European explorers usually carried many trade goods to give away as gifts or to trade with the Indians for food or other things they needed. Indians eagerly accepted these goods made of new and unusual materials. Many trade goods were also useful for traditional Indian activities.
Here is a series of watercolor pictures made by a French military officer named Jean Francois Benjamin Dumont de Montigny. He was born in Paris in 1696, and joined the French army in 1714 when he was 18 years old. He traveled to French Louisiana in 1719, and spent the next eighteen years traveling throughout the Mississippi Valley. His paintings show Mississippi Valley Indians with many common 18th century trade goods. Images of Dumont’s paintings appear courtesy of The Newberry Library, Chicago. All rights reserved.
Can you identify the trade goods in each of the pictures?
The Indian hunter is shown carrying a trade gun. He is trying to lure the deer with a decoy.
The man labeled “A” is wearing a loincloth made of trade cloth. The man labeled “B” has a trade cloth loincloth and he is holding a trade gun. The man labeled “C” (in the center) has two trade bells attached to his loincloth.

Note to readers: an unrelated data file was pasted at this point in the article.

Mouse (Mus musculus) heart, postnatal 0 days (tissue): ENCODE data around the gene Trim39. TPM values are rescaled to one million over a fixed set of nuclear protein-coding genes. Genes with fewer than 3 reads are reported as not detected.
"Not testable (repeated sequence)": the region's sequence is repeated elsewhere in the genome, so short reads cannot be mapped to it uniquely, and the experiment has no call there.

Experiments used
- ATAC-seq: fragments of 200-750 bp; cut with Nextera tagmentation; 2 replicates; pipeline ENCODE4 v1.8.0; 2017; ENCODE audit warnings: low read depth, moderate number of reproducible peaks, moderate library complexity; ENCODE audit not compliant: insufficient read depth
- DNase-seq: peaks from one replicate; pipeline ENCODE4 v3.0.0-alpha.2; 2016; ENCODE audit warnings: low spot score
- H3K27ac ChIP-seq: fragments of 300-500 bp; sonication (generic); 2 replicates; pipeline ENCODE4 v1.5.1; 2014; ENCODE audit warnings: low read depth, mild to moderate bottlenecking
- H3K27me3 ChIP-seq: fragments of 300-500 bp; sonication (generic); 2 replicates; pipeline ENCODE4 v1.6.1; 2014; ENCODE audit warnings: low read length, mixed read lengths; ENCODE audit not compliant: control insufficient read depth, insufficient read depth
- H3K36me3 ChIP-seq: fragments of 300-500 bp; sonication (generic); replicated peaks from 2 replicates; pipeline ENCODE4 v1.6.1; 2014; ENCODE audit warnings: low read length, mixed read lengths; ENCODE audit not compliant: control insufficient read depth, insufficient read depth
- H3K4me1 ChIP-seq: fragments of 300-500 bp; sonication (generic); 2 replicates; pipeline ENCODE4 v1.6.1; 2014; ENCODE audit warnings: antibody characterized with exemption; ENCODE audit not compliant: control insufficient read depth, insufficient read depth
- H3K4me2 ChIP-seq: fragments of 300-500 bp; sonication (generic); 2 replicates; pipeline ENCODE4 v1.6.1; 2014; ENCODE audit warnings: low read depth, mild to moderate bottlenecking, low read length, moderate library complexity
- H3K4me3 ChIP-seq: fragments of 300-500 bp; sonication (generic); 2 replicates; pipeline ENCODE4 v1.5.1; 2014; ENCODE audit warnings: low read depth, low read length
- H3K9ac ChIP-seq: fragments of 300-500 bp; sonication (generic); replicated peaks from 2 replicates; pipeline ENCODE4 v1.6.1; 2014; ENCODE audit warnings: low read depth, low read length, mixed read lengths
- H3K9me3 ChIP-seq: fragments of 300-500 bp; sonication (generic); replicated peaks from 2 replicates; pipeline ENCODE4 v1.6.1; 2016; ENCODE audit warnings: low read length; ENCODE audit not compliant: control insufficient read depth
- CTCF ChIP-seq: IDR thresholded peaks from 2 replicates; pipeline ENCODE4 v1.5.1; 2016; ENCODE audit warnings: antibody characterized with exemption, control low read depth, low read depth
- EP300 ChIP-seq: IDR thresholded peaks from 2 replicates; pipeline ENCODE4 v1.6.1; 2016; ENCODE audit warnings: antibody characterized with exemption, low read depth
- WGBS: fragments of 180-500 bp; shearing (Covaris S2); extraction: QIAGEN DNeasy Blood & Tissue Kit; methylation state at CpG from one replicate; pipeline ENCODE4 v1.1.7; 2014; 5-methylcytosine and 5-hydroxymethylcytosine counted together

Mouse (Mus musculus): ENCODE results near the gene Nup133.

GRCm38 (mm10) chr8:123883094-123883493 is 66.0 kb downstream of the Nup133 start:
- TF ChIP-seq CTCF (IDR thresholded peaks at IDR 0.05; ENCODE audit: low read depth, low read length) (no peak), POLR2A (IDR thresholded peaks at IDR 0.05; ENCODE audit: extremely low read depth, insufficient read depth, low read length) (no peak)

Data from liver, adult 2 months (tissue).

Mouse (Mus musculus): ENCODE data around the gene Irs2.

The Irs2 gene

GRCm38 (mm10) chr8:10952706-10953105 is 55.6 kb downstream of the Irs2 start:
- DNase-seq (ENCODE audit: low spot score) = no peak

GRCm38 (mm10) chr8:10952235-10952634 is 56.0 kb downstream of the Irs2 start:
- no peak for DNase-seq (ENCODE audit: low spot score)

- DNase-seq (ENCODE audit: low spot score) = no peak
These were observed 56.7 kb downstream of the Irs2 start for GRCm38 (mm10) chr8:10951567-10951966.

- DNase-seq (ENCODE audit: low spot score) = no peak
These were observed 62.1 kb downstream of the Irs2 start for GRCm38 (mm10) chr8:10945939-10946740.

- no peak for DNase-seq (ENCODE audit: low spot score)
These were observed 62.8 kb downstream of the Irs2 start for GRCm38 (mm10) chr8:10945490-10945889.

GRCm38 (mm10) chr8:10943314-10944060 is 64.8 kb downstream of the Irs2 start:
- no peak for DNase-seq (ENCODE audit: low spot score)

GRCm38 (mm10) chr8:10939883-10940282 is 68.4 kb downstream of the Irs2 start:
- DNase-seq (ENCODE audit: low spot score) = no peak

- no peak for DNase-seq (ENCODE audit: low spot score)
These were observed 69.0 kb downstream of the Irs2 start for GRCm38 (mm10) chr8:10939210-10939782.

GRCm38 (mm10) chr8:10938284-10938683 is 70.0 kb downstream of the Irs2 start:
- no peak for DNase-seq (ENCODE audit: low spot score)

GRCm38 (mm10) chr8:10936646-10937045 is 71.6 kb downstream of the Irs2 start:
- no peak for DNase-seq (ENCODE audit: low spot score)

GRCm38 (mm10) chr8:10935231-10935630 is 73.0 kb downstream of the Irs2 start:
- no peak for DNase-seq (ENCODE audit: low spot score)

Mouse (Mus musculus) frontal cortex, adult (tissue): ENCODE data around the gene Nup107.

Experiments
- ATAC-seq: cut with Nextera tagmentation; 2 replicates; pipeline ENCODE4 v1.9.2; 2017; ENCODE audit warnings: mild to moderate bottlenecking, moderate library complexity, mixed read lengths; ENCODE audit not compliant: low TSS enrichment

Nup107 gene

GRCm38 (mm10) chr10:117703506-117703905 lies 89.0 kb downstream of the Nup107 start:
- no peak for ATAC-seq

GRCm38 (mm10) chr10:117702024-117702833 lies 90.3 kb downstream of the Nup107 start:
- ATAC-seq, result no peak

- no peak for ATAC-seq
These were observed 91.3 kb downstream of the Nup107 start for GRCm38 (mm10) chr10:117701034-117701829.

The objects on the far left and far right are metal-bladed war clubs. The two central objects are traditional wooden war clubs.
The upper object (Item 1) is the traditional calumet, or pipe, with a decorated wooden shaft and a carved stone pipe bowl. The pipe was used in many Indian ceremonies that included musical performances. Item 2 is a traditional pottery jar over which a skin has been stretched and tied to the rim, creating a drum that can be beaten with the stick (Item 3). Two traditional gourd rattles are labeled Item 4. Item 5 is a pair of brass trade bells. Item 6 is a pair of brass harness bells. Indians enjoyed adding the sound of trade bells to their traditional musical instruments.
Question: The trade goods shown in Dumont’s paintings include which categories of items?
Congratulations – you are correct!